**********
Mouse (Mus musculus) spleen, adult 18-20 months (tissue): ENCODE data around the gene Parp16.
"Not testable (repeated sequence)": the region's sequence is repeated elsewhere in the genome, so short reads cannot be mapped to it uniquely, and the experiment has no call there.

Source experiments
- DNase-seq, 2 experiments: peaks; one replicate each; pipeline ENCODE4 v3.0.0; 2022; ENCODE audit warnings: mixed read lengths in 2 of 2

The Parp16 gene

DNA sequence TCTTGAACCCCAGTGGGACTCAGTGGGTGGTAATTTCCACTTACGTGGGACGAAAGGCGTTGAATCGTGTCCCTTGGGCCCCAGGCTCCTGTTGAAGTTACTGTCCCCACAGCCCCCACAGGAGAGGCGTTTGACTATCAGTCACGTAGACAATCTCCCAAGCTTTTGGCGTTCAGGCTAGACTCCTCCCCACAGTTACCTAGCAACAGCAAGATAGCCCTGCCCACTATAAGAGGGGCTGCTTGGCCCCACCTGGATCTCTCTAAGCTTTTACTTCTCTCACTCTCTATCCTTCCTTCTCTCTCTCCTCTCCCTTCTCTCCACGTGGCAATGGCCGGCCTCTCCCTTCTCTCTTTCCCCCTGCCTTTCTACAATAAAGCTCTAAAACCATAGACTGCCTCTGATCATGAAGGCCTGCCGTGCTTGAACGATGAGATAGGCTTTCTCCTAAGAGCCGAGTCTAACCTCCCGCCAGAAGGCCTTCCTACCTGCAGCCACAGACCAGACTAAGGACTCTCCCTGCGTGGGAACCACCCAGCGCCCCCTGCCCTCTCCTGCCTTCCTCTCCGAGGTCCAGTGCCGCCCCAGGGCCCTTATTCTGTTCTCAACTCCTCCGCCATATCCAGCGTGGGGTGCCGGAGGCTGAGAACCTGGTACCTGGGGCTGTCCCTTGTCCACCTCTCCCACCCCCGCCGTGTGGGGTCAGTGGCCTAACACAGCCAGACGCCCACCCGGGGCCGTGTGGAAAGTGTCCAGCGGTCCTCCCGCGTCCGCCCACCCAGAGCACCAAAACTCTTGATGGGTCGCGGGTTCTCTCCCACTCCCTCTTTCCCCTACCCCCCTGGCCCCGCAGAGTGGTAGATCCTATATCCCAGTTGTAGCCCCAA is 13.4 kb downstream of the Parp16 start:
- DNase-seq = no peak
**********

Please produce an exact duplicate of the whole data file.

Mouse (Mus musculus) spleen, adult 18-20 months (tissue): ENCODE data around the gene Parp16.
"Not testable (repeated sequence)": the region's sequence is repeated elsewhere in the genome, so short reads cannot be mapped to it uniquely, and the experiment has no call there.

Source experiments
- DNase-seq, 2 experiments: peaks; one replicate each; pipeline ENCODE4 v3.0.0; 2022; ENCODE audit warnings: mixed read lengths in 2 of 2

The Parp16 gene

DNA sequence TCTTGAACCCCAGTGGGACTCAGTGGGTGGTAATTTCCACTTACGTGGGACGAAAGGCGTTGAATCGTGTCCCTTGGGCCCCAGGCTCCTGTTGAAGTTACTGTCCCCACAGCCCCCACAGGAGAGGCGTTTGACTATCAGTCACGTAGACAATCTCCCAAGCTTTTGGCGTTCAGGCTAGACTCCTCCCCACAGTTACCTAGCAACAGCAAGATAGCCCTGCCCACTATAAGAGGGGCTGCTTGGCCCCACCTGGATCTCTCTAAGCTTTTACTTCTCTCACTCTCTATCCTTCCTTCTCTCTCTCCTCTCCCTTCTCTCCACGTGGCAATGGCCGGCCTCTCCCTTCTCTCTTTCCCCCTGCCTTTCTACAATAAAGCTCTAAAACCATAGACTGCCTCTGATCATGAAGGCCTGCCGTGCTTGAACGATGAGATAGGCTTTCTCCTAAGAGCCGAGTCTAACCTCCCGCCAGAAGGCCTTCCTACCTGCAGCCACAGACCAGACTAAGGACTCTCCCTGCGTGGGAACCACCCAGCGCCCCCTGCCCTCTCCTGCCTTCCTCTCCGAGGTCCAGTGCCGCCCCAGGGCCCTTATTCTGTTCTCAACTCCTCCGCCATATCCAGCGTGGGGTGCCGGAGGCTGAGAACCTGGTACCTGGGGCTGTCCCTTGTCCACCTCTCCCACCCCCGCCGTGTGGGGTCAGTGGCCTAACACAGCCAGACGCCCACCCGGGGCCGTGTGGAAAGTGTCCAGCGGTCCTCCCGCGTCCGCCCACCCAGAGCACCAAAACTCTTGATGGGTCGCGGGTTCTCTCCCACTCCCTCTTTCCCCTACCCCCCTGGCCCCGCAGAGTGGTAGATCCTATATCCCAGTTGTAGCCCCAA is 13.4 kb downstream of the Parp16 start:
- DNase-seq = no peak